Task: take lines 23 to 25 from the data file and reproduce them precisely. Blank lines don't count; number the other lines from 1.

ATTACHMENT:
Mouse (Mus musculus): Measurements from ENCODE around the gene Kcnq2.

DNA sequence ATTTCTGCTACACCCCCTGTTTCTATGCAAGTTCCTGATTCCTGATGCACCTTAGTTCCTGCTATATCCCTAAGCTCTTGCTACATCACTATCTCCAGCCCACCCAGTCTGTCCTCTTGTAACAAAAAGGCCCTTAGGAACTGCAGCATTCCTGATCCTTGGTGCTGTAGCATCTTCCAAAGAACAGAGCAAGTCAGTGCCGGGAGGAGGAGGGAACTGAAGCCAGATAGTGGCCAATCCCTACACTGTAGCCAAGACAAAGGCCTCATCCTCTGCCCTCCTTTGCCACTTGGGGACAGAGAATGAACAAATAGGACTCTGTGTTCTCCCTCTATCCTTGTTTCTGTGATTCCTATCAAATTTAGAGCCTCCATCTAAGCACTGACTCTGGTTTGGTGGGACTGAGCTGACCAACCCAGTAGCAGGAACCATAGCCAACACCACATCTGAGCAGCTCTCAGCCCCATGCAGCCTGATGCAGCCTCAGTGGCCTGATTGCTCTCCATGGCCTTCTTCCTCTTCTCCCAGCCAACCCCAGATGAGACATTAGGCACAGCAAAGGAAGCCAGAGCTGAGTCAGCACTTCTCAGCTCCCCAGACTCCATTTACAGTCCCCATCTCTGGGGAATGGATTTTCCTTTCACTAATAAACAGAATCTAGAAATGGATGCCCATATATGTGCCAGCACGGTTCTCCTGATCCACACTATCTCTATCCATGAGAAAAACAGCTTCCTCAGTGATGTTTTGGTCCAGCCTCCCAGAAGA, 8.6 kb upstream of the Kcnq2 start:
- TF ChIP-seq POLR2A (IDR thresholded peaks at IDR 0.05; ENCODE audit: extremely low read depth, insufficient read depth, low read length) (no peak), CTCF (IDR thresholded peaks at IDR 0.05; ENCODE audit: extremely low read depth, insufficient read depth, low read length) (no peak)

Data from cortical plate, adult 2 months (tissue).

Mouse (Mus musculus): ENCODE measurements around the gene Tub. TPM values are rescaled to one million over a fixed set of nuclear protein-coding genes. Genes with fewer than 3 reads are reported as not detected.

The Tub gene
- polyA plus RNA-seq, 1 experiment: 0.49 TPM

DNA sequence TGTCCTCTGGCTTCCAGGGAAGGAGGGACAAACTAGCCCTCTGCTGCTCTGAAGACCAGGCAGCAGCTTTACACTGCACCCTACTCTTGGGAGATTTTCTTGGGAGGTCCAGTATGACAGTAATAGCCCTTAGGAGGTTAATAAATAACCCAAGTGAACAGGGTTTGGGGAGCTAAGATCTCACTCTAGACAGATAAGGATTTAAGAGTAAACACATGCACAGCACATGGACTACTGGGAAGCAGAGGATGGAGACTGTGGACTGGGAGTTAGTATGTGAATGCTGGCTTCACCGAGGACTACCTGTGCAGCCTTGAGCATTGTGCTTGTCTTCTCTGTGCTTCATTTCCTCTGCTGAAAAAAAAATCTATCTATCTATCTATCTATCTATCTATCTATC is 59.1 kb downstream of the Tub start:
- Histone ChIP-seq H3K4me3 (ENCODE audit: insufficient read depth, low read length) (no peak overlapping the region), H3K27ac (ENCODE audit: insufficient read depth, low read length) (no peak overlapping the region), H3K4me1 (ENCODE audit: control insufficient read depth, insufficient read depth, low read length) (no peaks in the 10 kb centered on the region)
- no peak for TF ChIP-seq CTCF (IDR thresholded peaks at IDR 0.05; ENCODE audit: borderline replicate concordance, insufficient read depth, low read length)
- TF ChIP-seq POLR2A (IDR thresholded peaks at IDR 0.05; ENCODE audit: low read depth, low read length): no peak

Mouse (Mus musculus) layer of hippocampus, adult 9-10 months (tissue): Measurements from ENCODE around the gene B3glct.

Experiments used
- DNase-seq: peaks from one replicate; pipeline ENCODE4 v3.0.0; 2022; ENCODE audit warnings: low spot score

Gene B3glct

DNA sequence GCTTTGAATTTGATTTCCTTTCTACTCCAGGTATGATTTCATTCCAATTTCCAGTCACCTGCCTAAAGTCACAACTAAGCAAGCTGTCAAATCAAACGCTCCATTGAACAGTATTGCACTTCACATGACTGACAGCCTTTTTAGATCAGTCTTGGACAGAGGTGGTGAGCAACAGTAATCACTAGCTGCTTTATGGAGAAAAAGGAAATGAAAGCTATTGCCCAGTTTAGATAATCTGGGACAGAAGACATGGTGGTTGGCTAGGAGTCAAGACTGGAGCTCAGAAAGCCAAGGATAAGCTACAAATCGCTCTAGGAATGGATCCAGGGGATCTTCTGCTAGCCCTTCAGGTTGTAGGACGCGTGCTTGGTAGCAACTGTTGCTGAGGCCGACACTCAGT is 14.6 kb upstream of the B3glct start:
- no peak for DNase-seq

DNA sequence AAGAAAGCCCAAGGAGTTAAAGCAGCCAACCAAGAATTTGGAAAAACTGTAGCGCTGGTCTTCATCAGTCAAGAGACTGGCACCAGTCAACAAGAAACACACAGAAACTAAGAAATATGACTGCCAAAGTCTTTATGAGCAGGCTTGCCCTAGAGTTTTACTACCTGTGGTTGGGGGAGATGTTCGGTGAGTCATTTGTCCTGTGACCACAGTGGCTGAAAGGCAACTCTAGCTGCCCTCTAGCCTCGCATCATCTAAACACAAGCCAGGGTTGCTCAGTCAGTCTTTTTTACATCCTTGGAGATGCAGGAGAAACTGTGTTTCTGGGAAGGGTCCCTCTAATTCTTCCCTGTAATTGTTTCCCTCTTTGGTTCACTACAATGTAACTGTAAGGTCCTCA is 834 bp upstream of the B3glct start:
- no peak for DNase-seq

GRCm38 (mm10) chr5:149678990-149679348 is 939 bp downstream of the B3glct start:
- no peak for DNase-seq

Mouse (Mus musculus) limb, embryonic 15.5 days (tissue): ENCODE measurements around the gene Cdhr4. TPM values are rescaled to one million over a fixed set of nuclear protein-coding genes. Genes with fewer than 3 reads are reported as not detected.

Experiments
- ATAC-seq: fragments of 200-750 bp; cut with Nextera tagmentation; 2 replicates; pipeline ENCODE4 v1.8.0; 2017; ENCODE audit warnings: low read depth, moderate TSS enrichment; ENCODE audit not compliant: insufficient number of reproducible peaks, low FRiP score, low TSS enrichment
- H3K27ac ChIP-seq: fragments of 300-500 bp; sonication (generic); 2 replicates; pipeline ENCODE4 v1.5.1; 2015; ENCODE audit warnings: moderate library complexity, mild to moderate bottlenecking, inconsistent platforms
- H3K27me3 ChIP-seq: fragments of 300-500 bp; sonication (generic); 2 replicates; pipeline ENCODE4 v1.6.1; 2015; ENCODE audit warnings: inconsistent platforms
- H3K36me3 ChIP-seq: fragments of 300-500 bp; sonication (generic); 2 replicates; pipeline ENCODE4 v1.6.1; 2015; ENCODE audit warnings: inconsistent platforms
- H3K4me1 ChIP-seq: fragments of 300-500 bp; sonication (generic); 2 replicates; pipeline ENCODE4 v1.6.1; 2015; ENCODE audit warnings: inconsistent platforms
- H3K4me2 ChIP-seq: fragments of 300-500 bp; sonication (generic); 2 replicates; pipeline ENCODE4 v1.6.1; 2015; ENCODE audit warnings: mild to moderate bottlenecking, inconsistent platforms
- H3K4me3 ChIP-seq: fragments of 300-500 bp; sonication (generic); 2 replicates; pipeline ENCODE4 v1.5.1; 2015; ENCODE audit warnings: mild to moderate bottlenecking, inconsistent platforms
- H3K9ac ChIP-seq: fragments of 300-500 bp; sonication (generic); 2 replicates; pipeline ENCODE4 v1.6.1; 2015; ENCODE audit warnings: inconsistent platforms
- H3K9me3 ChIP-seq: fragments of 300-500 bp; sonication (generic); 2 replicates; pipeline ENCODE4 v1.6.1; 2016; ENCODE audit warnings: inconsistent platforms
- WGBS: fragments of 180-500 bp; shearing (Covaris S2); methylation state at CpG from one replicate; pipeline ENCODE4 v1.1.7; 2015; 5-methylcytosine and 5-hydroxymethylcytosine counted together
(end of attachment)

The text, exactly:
Experiments
- ATAC-seq: fragments of 200-750 bp; cut with Nextera tagmentation; 2 replicates; pipeline ENCODE4 v1.8.0; 2017; ENCODE audit warnings: low read depth, moderate TSS enrichment; ENCODE audit not compliant: insufficient number of reproducible peaks, low FRiP score, low TSS enrichment
- H3K27ac ChIP-seq: fragments of 300-500 bp; sonication (generic); 2 replicates; pipeline ENCODE4 v1.5.1; 2015; ENCODE audit warnings: moderate library complexity, mild to moderate bottlenecking, inconsistent platforms